Journal Article

A Biologically Based Dynamic Model for Predicting the Disposition of Methanol and Its Metabolites in Animals and Humans

Michèle Bouchard, Robert C. Brunet, Pierre-Olivier Droz and Gaétan Carrier

in Toxicological Sciences

Volume 64, issue 2, pages 169-184
Published in print December 2001 | ISSN: 1096-6080
Published online December 2001 | e-ISSN: 1096-0929 | DOI: http://dx.doi.org/10.1093/toxsci/64.2.169
A Biologically Based Dynamic Model for Predicting the Disposition of Methanol and Its Metabolites in Animals and Humans

More Like This

Show all results sharing these subjects:

  • Medical Toxicology
  • Toxicology (Non-medical)

GO

Show Summary Details

Preview

A multicompartment biologically based dynamic model was developed to describe the time evolution of methanol and its metabolites in the whole body and in accessible biological matrices of rats, monkeys, and humans following different exposure scenarios. The dynamic of intercompartment exchanges was described mathematically by a mass balance differential equation system. The model's conceptual and functional representation was the same for rats, monkeys, and humans, but relevant published data specific to the species of interest served to determine the critical parameters of the kinetics. Simulations provided a close approximation to kinetic data available in the published literature. The average pulmonary absorption fraction of methanol was estimated to be 0.60 in rats, 0.69 in monkeys, and 0.58–0.82 in human volunteers. The corresponding average elimination half-life of absorbed methanol through metabolism to formaldehyde was estimated to be 1.3, 0.7–3.2, and 1.7 h. Saturation of methanol metabolism appeared to occur at a lower exposure in rats than in monkeys and humans. Also, the main species difference in the kinetics was attributed to a metabolism rate constant of whole body formaldehyde to formate estimated to be twice as high in rats as in monkeys. Inversely, in monkeys and in humans, a larger fraction of body burden of formaldehyde is rapidly transferred to a long-term component. The latter represents the formaldehyde that (directly or after oxidation to formate) binds to various endogenous molecules or is taken up by the tetrahydrofolic-acid–dependent one-carbon pathway to become the building block of synthetic pathways. This model can be used to quantitatively relate methanol or its metabolites in biological matrices to the absorbed dose and tissue burden at any point in time in rats, monkeys, and humans for different exposures, thus reducing uncertainties in the dose-response relationship, and animal-to-human and exposure scenario comparisons. The model, adapted to kinetic data in human volunteers exposed acutely to methanol vapors, predicts that 8-h inhalation exposures ranging from 500 to 2000 ppm, without physical activities, are needed to increase concentrations of blood formate and urinary formic acid above mean background values reported by various authors (4.9–10.3 and 6.3–13 mg/liter, respectively). This leaves blood and urinary methanol concentrations as the most sensitive biomarkers of absorbed methanol.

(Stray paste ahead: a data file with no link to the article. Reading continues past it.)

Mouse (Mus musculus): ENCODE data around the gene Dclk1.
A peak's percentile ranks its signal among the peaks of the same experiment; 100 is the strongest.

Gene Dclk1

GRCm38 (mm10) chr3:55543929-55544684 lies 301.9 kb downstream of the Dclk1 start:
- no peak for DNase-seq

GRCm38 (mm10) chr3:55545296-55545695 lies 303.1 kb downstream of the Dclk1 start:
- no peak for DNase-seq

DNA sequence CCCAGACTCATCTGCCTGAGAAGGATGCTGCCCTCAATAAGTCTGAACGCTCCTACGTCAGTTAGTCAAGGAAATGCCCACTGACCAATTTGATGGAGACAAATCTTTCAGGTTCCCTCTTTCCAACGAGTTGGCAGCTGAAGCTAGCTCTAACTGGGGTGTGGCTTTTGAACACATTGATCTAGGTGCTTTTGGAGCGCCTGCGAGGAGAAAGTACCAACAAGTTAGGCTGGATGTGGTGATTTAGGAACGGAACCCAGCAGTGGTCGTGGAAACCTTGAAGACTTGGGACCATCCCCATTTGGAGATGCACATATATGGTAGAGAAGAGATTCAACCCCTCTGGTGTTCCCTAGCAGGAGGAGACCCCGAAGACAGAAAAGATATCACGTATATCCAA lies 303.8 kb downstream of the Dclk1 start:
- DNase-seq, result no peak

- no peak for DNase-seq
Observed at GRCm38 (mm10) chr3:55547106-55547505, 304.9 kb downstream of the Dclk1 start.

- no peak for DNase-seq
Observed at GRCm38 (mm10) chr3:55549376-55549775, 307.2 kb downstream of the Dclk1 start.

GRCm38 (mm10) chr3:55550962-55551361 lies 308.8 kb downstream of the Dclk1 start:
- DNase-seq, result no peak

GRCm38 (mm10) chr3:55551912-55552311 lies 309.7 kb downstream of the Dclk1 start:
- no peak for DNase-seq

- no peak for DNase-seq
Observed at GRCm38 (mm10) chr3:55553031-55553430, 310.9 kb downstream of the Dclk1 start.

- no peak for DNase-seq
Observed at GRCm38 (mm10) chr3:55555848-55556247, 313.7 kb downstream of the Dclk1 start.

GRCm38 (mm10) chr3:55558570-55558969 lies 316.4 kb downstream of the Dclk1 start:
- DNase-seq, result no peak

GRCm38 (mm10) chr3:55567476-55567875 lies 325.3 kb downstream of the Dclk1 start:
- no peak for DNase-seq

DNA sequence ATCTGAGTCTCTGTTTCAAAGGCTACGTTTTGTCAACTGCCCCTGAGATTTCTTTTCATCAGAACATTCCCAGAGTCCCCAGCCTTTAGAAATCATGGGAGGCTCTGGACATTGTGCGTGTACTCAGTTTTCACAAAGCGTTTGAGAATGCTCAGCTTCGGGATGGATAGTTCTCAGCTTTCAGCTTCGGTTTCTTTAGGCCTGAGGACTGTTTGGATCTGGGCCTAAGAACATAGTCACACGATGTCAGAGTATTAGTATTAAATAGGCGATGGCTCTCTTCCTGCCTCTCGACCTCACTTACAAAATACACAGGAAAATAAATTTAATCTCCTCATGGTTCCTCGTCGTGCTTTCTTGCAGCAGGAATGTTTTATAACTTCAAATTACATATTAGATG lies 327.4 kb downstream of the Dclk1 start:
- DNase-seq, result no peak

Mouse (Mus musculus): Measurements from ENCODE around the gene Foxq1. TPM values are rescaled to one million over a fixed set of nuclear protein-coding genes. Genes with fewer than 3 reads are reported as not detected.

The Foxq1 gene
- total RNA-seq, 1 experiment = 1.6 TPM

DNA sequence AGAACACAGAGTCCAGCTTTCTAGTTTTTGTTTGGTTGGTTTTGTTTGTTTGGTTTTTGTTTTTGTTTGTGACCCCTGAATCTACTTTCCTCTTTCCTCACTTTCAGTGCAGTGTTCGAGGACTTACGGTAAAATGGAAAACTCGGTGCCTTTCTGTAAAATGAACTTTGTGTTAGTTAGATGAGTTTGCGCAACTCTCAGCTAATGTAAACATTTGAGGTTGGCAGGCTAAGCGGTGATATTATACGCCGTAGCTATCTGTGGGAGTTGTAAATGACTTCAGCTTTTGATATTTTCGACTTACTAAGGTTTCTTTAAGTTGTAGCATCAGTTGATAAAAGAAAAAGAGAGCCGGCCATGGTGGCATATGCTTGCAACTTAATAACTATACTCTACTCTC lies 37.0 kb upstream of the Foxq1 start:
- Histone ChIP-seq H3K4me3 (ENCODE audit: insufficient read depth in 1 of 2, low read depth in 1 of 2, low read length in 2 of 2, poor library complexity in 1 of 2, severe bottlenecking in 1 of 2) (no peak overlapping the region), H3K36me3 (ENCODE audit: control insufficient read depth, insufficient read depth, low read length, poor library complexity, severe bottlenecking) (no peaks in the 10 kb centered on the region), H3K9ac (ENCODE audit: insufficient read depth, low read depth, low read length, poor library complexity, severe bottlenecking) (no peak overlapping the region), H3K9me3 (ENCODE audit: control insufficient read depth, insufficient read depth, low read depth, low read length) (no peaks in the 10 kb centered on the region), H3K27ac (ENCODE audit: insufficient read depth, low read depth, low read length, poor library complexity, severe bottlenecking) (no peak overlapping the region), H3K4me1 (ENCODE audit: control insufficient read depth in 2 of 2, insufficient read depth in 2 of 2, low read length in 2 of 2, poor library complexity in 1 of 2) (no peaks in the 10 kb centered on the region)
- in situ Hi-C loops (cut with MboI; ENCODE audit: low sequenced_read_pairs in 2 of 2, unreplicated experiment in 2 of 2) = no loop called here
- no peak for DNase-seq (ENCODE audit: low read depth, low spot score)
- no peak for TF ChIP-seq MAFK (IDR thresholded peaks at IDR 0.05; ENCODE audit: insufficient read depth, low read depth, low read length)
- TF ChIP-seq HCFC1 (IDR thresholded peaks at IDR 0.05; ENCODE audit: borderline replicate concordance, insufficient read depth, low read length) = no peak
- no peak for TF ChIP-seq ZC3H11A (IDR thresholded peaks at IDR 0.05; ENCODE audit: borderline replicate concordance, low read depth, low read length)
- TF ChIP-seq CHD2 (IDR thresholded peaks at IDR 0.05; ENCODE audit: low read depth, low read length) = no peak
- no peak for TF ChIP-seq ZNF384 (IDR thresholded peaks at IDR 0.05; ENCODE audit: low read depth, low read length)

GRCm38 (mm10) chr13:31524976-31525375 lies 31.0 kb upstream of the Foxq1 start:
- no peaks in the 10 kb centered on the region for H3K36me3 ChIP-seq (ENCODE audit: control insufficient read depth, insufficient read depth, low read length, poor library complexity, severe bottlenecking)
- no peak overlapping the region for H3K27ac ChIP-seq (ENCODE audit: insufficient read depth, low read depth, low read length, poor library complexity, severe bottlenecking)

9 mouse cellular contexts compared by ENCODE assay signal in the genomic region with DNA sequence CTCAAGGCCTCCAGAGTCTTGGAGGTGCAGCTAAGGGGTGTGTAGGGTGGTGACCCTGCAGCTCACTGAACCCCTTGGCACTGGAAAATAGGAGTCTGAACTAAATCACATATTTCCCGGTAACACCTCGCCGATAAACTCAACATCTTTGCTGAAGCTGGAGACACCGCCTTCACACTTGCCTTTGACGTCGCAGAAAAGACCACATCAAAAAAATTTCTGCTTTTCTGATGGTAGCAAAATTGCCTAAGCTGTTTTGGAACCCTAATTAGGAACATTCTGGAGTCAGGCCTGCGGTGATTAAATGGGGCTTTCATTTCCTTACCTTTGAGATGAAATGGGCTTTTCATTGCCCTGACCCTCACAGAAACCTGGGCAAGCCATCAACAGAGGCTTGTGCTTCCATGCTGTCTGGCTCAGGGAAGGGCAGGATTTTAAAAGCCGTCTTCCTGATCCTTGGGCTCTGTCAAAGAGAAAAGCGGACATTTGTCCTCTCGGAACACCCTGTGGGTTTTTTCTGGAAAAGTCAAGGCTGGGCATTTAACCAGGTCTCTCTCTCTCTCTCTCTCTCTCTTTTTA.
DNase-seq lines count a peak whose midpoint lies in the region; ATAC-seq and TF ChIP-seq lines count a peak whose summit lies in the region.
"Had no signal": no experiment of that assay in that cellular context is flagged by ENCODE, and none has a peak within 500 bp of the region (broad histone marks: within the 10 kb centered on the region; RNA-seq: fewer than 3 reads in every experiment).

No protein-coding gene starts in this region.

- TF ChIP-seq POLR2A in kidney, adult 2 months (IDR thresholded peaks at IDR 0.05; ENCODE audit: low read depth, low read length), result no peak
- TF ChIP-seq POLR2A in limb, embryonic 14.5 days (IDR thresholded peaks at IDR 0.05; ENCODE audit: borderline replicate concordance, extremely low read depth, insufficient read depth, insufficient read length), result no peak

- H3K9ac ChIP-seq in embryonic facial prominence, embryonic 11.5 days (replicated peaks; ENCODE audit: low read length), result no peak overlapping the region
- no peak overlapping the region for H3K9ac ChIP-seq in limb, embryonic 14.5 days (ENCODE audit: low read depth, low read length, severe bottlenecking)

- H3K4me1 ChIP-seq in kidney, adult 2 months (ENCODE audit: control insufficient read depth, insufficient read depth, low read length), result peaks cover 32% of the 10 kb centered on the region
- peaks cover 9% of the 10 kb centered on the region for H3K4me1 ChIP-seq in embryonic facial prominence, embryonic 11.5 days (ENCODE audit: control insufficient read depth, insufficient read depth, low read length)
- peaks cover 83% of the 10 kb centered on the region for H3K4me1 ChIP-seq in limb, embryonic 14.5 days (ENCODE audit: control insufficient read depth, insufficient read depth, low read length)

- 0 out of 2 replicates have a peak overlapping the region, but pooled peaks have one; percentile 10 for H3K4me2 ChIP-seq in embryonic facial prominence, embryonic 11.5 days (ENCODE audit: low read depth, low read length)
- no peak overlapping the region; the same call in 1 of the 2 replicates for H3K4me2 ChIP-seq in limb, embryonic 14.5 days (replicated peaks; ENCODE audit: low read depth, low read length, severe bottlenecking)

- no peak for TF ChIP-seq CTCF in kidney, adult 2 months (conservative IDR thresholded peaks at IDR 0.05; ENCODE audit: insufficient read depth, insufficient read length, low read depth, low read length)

Keywords: methanol; formaldehyde; formate; toxicokinetics; modeling; animals; humans

Journal Article.  11876 words.  Illustrated.

Subjects: Medical Toxicology ; Toxicology (Non-medical)

Full text: subscription required

How to subscribe Recommend to my Librarian

Users without a subscription are not able to see the full content. Please, subscribe or login to access all content.